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Nay, fit, nay, fit 'good coufin Capulet;
For you and I are paft our dancing days:
How long is't now, fince laft yourself and I
Were in a mask?

2 Cap. By'r lady, thirty years.

1 Cap. What, man! 'tis not fo much, 'tis not fo


'Tis fince the nuptial of Lucentio,

Come pentecoft as quickly as it will,

Some five and twenty years; and then we mask’d. 2 Cap. 'Tis more, 'tis more: his fon is elder, fir; His fon is thirty.

1 Cap. 3 Will you tell me that?

His fon was but a ward two years ago.

-good coufin Capulet,] This coufin Capulet is unkle in the paper of invitation; but as Capulet is defcribed as old, confin is probably the right word in both places. I know not how Capulet and bis lady might agree, their ages were very difproportionate; he has been paft masking for thirty years, and her age, as the tells Juliet, is but eight-and-twenty. JOHNSON.

Coufin was a common expreffion from one kinfman to another, out of the degree of parent and child, brother and fifter. Thus in Hamlet, the King his uncle and stepfather addreffes him with But now my coufin Hamlet and my fon." And in this very play, act iii. lady Capulet fays:

"Tybalt my cousin!-O my brother's child." So, in As you Like It:

"Rof. Me uncle?

"Duke. You coufin !”

And Olivia, in Twelfth Night, constantly calls her uncle Toby coufin. REMARKS.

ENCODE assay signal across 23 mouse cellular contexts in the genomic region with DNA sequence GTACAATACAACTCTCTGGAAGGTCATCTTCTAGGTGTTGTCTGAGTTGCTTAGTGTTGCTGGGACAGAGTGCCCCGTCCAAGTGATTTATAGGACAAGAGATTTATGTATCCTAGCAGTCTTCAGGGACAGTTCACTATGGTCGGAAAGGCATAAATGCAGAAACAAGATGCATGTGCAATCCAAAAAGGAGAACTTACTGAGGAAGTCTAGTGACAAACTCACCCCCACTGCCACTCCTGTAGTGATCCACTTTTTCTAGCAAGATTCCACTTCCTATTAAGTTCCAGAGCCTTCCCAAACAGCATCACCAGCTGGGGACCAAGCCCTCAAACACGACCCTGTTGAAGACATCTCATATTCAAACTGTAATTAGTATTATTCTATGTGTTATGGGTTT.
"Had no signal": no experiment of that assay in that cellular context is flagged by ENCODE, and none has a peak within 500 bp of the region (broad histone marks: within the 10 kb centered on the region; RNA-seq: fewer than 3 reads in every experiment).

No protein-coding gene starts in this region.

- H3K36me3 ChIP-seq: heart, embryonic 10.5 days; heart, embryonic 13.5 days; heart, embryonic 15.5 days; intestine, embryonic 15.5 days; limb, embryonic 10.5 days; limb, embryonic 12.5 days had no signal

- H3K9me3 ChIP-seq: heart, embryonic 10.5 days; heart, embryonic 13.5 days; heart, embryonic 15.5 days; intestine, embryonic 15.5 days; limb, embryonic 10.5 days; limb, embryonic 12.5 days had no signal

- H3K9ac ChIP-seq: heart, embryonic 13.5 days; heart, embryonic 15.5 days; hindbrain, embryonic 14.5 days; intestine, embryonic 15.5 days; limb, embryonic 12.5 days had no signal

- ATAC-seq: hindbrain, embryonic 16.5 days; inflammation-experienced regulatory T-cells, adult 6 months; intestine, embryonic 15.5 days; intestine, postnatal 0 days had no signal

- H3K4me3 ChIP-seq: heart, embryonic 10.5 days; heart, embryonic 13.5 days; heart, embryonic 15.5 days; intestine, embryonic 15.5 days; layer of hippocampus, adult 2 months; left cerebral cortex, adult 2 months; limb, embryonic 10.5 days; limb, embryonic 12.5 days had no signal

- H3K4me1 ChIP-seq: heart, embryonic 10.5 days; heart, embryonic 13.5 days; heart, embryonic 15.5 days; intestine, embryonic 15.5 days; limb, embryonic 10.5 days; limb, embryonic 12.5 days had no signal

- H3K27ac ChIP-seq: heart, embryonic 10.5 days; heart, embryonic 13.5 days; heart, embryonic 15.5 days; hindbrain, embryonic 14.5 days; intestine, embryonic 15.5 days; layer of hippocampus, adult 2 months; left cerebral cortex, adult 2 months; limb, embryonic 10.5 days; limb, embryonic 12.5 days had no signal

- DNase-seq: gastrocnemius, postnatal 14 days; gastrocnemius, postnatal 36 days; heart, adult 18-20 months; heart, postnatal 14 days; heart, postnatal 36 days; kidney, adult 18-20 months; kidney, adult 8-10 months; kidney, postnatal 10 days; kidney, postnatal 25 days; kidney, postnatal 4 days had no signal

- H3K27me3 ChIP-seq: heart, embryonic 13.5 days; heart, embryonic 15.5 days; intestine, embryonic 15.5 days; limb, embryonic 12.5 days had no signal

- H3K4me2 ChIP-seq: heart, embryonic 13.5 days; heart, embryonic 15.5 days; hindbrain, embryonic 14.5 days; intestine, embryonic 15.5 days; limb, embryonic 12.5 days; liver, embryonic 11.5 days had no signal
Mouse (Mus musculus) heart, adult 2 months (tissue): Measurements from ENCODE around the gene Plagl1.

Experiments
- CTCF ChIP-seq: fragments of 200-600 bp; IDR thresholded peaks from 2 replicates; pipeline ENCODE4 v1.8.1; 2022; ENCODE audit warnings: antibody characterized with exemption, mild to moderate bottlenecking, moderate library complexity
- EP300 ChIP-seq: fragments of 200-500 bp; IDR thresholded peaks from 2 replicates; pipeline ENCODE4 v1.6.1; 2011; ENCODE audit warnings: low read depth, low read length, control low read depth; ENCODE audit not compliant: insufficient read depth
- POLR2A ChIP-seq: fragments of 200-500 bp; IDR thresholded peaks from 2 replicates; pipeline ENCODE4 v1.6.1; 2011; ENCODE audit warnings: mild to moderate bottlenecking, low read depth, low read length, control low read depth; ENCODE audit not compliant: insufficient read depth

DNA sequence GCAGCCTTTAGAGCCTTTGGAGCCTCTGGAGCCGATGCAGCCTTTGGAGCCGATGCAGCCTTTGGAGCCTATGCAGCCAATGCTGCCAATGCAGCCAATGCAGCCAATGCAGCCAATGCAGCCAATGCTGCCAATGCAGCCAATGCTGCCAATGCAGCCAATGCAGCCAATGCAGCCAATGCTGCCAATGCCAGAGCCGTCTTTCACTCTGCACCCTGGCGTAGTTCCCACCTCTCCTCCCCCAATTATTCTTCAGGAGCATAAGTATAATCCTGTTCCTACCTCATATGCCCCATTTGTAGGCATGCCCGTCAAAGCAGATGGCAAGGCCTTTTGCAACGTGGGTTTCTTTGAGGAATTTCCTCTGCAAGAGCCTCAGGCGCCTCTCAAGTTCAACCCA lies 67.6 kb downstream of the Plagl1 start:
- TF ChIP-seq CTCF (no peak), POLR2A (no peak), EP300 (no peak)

2 our dancing days:] Thus the folio: the quarto reads, CL our fanding days." STEEVENS.

3 will you tell me, &c.] This fpeech stands thus in the first copy:

Will you tell me that it cannot be fo?

His fon was but a ward three years ago;

Good youths i'faith!-Oh, youth's a jolly thing!" There are many triffing variations in almost every speech of this play; but when they are of little confequence I have foreborn to encumber the page by the infertion of them. The last, however, of these three lines is natural, and worth preferving. STEEVENS.


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Rom. What lady's that, which doth enrich the hand

Of yonder knight?

Serv. I know not, fir.

Rom. O, the doth teach the torches to burn bright! Her beauty hangs upon the cheek of nights Like a rich jewel in an Ethiop's ear: Beauty too rich for ufe, for earth too dear! So fhews a fnowy dove trooping with crows, As yonder lady o'er her fellows fhows. The measure done, I'll watch her place of ftand, And, touching hers, make happy my rude hand. Did my heart love 'till now? forfwear it, fight! For I ne'er faw true beauty 'till this night 7.

Tyb. This, by his voice, fhould be a Montague :Fetch me my rapier, boy :-What! dares the flave Come hither, cover'd with an antick face, To fleer and fcorn at our folemnity? Now, by the stock and honour of my kin, To ftrike him dead I hold it not a fin.

4 What lady's that, which doth enrich the hand

Of yonder knight?] Here is another proof that our author had the poem, and not Painter's Novel, in his mind. In the latter we are told-" A certain lord of that troupe took Juliet by the hand to dance."

In the poem of Romeus and Juliet, as in the play, her partner is a knight: